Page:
Washington, D.C. — Today, in response to new Census Bureau data for 2011 that reveal an unchanged rate of poverty and declining middle class incomes, Half in Ten, the campaign to cut poverty in half in 10 years, urged Congress and the Obama administration to take immediate action. Reacting to the data showing that the rate of Americans in poverty held steady at 15 percent, median incomes declined by 1.5 percent, and 1.4 million people gained health care coverage, Half in Ten’s leadership issued the following statements.
Melissa Boteach, Director of the Half in Ten Campaign:
When poverty is holding steady, and incomes are falling even as the economy is recovering, it is a sign that economic gains are concentrating at the top, leaving working families behind. This data should be a wake-up call to policymakers that rather than budget-busting tax cuts for the wealthy, we need a focus on good jobs that bring more families into the middle class.
Deborah Weinstein, Executive Director of the Coalition on Human Needs, a Half in Ten partner:
The findings are clear: More work and unemployment benefits have helped keep poverty from rising, which is good news. But 46 million people in poverty and more than one in five children poor remains unacceptably high. We need to keep unemployment benefits in place while we build on these hopeful signs of progress.
Winnie Stachelberg, Executive Vice President for External Affairs at the Center for American Progress Action Fund, a Half in Ten partner:
Policy matters. The Affordable Care Act helped more families gain health coverage. Tax credits for working families and nutrition assistance kept millions out of poverty when counted as income. And as policymakers make key budget decisions in the coming weeks, it is critical they understand that these policies make a big difference in creating economic security and opportunity.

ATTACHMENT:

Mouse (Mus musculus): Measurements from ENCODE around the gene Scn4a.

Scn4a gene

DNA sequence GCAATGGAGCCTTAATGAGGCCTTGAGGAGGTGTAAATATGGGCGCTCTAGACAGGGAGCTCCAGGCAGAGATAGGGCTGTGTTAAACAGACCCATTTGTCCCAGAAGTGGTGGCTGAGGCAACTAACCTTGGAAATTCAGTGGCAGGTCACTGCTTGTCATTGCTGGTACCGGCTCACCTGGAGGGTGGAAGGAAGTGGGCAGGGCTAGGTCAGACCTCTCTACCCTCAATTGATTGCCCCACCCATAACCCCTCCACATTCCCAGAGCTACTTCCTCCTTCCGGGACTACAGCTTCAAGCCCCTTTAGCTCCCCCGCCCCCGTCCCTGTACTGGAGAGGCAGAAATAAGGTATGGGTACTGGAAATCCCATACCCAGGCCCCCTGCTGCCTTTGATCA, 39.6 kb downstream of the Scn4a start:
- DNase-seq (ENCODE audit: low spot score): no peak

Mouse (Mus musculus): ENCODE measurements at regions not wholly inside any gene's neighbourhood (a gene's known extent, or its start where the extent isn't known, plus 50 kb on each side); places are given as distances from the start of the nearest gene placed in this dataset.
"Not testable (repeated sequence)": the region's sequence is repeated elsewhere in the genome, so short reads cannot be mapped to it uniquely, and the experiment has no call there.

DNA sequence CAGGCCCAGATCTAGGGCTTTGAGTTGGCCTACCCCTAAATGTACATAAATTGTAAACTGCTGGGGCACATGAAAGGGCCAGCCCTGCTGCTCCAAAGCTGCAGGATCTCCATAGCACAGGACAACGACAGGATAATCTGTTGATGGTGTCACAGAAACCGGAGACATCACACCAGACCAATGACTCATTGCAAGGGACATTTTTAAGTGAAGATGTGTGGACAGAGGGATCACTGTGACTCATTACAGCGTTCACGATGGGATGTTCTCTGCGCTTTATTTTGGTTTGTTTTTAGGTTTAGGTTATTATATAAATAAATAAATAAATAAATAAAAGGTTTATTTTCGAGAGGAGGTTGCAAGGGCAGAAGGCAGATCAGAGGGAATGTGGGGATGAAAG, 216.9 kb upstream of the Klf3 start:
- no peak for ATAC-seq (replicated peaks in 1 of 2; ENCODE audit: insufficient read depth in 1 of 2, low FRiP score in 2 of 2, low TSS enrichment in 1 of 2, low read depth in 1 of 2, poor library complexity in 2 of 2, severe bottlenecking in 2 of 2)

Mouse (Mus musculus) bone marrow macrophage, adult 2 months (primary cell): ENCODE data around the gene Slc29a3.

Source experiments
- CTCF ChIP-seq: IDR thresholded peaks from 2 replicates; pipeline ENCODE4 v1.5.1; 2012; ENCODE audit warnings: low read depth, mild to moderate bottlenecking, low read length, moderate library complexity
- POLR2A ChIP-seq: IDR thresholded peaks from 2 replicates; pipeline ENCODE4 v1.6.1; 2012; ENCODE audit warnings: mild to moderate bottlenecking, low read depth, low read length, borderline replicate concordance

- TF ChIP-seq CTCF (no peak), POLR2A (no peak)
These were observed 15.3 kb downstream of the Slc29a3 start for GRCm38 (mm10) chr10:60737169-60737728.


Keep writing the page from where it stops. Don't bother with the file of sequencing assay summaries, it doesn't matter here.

Wade Henderson, President and CEO of The Leadership Conference on Civil and Human Rights:
Economic security is the civil rights issue of our time. By making policy choices that bring millions of our neighbors off the economic margins and ask the wealthiest to pay their fair share, we can grow our economy and cut poverty as we reduce our long-term deficits. It’s about choices.
To speak with Half in Ten experts, please contact Madeline Meth at email@example.com.
Half in Ten was launched in 2008 to urge local, state, and national leaders to set a national goal of cutting poverty in half in 10 years, and to build the political and public will to advance legislation and programs that will help us to reach it. More information on the campaign can be found at www.halfinten.org.